Rapid Software Testing

Last three days I’ve spent in a beautiful city in the centre of Poland – Łódź. I travelled there for 3 days of workshop with Michael Bolton. This was organized by this same people, who run a Testing Cup competition & conference. I’ve been following Michael for some time already and yet I found out that reading is sometimes not enough for the information to stay in my head. Some things just need examples and some explanation.


I even attended a meetup with him. I was so impressed by the way he decided to run this. He simply asked us “What do You want to do this evening?” And this part You can see for Yourself – it contains the famous rap!

It is absolutely impossible for me to share with You all the testing knowledge provided to us during those 3 days. It was simply too much. I strongly believe that my brain might have a few days of delay in processing the information due to overload. I feel like it was jump-started with electrical current 😉 It was great to meet Michael in person and to talk with him even about some personal stuff like planning a visit to Kanada. I believe he has a tremendous amount of knowledge to share, and he did his best to share it with us. I honestly believe, that in a month or so I will discover something more in his materials, but for now I would like to share with You 3 most important things I’ve learned and want to use more since today:

I need to befriend heuristics

For a long time, the only oracle that existed for me was a User Story, Specification or other written requirement. One of the first things we did during RST workshop was digging into “the little gods in our heads, who are telling us that something is wrong”.

It is a common practice to assign ‘expected result’ to our defects. Michael did not like it, because what it means? Expected by whom and on what basis? It might be a specification, but it never tells us everything and often it may as well contain errors. And there is a time for heuristics to step up. In one sentence: heuristics are the tools we have to recognise a problem. And they are:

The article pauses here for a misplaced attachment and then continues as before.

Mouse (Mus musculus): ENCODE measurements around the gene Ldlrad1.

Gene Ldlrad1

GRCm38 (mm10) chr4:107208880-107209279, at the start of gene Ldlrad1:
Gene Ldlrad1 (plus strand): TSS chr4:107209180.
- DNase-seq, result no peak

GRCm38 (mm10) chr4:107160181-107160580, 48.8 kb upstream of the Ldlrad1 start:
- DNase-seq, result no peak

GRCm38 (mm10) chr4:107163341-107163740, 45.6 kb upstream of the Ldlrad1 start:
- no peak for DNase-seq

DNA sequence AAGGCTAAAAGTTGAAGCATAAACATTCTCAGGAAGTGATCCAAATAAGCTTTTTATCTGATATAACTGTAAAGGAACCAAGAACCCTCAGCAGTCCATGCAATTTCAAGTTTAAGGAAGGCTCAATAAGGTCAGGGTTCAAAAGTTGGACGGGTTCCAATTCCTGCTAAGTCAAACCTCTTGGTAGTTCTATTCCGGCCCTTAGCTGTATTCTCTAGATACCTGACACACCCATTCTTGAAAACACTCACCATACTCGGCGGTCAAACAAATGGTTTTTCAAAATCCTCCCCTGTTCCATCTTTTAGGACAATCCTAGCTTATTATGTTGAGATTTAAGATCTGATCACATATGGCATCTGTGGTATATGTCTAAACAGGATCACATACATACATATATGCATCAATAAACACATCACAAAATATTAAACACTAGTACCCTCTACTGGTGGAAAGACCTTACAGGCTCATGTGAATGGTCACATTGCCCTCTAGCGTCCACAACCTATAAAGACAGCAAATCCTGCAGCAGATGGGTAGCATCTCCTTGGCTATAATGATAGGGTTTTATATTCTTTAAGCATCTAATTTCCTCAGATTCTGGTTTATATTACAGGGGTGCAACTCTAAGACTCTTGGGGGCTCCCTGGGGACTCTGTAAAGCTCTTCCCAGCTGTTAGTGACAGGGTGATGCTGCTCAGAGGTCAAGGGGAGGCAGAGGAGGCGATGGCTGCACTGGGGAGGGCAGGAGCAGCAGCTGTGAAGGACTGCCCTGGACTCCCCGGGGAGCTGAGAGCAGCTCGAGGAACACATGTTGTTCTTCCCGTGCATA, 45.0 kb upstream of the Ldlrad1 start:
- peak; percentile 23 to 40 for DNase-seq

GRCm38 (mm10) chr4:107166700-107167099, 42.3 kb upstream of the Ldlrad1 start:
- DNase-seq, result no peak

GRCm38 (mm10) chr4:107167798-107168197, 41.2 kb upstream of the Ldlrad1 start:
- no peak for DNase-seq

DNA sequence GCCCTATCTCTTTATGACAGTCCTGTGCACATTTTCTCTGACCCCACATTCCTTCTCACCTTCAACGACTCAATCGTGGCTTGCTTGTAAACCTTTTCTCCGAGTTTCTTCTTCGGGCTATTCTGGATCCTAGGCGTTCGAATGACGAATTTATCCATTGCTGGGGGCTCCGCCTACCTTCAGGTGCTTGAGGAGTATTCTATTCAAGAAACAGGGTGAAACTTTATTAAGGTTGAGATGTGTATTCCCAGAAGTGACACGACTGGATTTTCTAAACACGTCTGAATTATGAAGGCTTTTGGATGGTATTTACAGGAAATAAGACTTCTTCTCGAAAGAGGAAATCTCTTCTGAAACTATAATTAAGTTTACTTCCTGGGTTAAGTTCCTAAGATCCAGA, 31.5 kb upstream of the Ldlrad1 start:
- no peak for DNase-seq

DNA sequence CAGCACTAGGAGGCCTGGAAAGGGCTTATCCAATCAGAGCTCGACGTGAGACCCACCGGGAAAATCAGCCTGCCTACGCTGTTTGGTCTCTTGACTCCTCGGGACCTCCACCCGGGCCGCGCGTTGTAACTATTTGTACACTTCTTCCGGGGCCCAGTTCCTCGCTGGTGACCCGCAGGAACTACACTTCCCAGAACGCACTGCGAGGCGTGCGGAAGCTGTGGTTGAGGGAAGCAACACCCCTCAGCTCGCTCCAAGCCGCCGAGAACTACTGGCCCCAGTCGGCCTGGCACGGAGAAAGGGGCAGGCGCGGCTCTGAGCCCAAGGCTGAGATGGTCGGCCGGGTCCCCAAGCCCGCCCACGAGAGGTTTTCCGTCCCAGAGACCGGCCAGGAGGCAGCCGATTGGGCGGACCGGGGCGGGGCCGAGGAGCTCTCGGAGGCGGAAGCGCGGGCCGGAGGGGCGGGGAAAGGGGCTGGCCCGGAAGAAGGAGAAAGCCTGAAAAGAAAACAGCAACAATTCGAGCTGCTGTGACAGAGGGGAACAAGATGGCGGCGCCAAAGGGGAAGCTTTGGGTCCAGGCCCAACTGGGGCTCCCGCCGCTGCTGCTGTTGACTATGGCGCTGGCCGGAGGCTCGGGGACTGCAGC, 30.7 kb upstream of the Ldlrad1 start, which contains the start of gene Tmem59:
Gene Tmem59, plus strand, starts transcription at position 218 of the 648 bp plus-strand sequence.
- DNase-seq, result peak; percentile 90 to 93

• Consistency (with itself)
  • Compatible software
  • History
  • Image
  • Claims (like marketing)
  • User desire
  • Familiar problem
  • Purpose
  • Standards & regulations
  • World
  • Explainability

I’ve already had a little example of that in my project. Client asked for a new report in the system. His requirements were incosistent with the behaviour of other reports in our system. We raised a question if this it indeed how they want this report to stand out with the information about broken consistency of the behaviour. As it turned out it was not their intention.

Tester mindset

I strongly believe, that testing is mostly about what we have in our heads 🙂 Skills and knowledge will come with time, but what is truly important is our mindset. One of the messages from Michael was: include curiosity. And while it sounds easy in our line of work this curiosity is often hard and take a ugly form like “Hey, what is in this deep, dark, bloody cellar that You have hidden under a carpet?”. But this approach result in discovery. Discovery leads to investigation. All this result in learning – and testing is a synonym of learning.